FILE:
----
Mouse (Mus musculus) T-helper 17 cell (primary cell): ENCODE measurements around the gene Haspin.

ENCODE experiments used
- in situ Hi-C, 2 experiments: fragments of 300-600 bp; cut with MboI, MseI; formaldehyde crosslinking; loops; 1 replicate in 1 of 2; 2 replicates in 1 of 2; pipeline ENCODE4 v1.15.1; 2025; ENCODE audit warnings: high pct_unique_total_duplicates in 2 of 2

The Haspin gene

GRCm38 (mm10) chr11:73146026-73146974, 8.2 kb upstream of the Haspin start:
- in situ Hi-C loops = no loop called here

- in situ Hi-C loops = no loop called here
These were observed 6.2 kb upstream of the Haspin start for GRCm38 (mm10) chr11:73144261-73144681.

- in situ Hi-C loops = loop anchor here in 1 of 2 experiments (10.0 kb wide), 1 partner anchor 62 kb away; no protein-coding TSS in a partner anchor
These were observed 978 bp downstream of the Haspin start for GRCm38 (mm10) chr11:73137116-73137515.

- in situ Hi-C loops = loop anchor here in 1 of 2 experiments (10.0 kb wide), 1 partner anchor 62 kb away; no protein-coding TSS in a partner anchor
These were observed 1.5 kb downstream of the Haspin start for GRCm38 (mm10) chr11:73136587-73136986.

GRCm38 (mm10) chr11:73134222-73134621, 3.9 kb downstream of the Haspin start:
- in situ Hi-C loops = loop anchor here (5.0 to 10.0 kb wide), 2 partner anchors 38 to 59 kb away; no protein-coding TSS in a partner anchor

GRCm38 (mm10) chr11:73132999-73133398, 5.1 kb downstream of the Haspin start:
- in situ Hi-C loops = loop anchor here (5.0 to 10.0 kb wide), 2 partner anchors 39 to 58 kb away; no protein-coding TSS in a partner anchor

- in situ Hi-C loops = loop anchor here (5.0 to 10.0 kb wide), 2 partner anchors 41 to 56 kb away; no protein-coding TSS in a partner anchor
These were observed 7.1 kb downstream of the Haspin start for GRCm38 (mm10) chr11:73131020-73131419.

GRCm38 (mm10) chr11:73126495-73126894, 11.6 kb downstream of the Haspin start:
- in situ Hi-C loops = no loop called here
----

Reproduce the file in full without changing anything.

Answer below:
Mouse (Mus musculus) T-helper 17 cell (primary cell): ENCODE measurements around the gene Haspin.

ENCODE experiments used
- in situ Hi-C, 2 experiments: fragments of 300-600 bp; cut with MboI, MseI; formaldehyde crosslinking; loops; 1 replicate in 1 of 2; 2 replicates in 1 of 2; pipeline ENCODE4 v1.15.1; 2025; ENCODE audit warnings: high pct_unique_total_duplicates in 2 of 2

The Haspin gene

GRCm38 (mm10) chr11:73146026-73146974, 8.2 kb upstream of the Haspin start:
- in situ Hi-C loops = no loop called here

- in situ Hi-C loops = no loop called here
These were observed 6.2 kb upstream of the Haspin start for GRCm38 (mm10) chr11:73144261-73144681.

- in situ Hi-C loops = loop anchor here in 1 of 2 experiments (10.0 kb wide), 1 partner anchor 62 kb away; no protein-coding TSS in a partner anchor
These were observed 978 bp downstream of the Haspin start for GRCm38 (mm10) chr11:73137116-73137515.

- in situ Hi-C loops = loop anchor here in 1 of 2 experiments (10.0 kb wide), 1 partner anchor 62 kb away; no protein-coding TSS in a partner anchor
These were observed 1.5 kb downstream of the Haspin start for GRCm38 (mm10) chr11:73136587-73136986.

GRCm38 (mm10) chr11:73134222-73134621, 3.9 kb downstream of the Haspin start:
- in situ Hi-C loops = loop anchor here (5.0 to 10.0 kb wide), 2 partner anchors 38 to 59 kb away; no protein-coding TSS in a partner anchor

GRCm38 (mm10) chr11:73132999-73133398, 5.1 kb downstream of the Haspin start:
- in situ Hi-C loops = loop anchor here (5.0 to 10.0 kb wide), 2 partner anchors 39 to 58 kb away; no protein-coding TSS in a partner anchor

- in situ Hi-C loops = loop anchor here (5.0 to 10.0 kb wide), 2 partner anchors 41 to 56 kb away; no protein-coding TSS in a partner anchor
These were observed 7.1 kb downstream of the Haspin start for GRCm38 (mm10) chr11:73131020-73131419.

GRCm38 (mm10) chr11:73126495-73126894, 11.6 kb downstream of the Haspin start:
- in situ Hi-C loops = no loop called here